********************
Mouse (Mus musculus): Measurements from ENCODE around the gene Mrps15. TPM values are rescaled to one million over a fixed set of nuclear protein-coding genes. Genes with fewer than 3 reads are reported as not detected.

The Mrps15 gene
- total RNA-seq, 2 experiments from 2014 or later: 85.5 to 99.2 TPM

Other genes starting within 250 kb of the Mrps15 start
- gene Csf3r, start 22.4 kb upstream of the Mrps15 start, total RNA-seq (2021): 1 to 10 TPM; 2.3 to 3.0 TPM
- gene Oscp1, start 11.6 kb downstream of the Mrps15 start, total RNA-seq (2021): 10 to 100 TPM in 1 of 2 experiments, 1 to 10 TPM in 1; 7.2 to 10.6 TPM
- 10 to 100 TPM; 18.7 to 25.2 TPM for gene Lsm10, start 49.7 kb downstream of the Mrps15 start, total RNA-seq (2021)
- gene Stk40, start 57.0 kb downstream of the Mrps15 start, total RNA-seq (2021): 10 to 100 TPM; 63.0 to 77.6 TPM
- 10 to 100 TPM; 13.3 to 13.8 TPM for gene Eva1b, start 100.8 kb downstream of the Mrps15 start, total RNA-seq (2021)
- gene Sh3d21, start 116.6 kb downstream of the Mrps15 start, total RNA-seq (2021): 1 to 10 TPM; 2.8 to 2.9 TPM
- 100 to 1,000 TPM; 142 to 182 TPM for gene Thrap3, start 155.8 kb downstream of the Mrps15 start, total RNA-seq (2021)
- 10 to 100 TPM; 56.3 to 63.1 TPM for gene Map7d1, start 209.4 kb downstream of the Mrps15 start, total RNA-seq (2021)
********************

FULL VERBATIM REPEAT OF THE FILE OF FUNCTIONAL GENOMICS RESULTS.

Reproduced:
Mouse (Mus musculus): Measurements from ENCODE around the gene Mrps15. TPM values are rescaled to one million over a fixed set of nuclear protein-coding genes. Genes with fewer than 3 reads are reported as not detected.

The Mrps15 gene
- total RNA-seq, 2 experiments from 2014 or later: 85.5 to 99.2 TPM

Other genes starting within 250 kb of the Mrps15 start
- gene Csf3r, start 22.4 kb upstream of the Mrps15 start, total RNA-seq (2021): 1 to 10 TPM; 2.3 to 3.0 TPM
- gene Oscp1, start 11.6 kb downstream of the Mrps15 start, total RNA-seq (2021): 10 to 100 TPM in 1 of 2 experiments, 1 to 10 TPM in 1; 7.2 to 10.6 TPM
- 10 to 100 TPM; 18.7 to 25.2 TPM for gene Lsm10, start 49.7 kb downstream of the Mrps15 start, total RNA-seq (2021)
- gene Stk40, start 57.0 kb downstream of the Mrps15 start, total RNA-seq (2021): 10 to 100 TPM; 63.0 to 77.6 TPM
- 10 to 100 TPM; 13.3 to 13.8 TPM for gene Eva1b, start 100.8 kb downstream of the Mrps15 start, total RNA-seq (2021)
- gene Sh3d21, start 116.6 kb downstream of the Mrps15 start, total RNA-seq (2021): 1 to 10 TPM; 2.8 to 2.9 TPM
- 100 to 1,000 TPM; 142 to 182 TPM for gene Thrap3, start 155.8 kb downstream of the Mrps15 start, total RNA-seq (2021)
- 10 to 100 TPM; 56.3 to 63.1 TPM for gene Map7d1, start 209.4 kb downstream of the Mrps15 start, total RNA-seq (2021)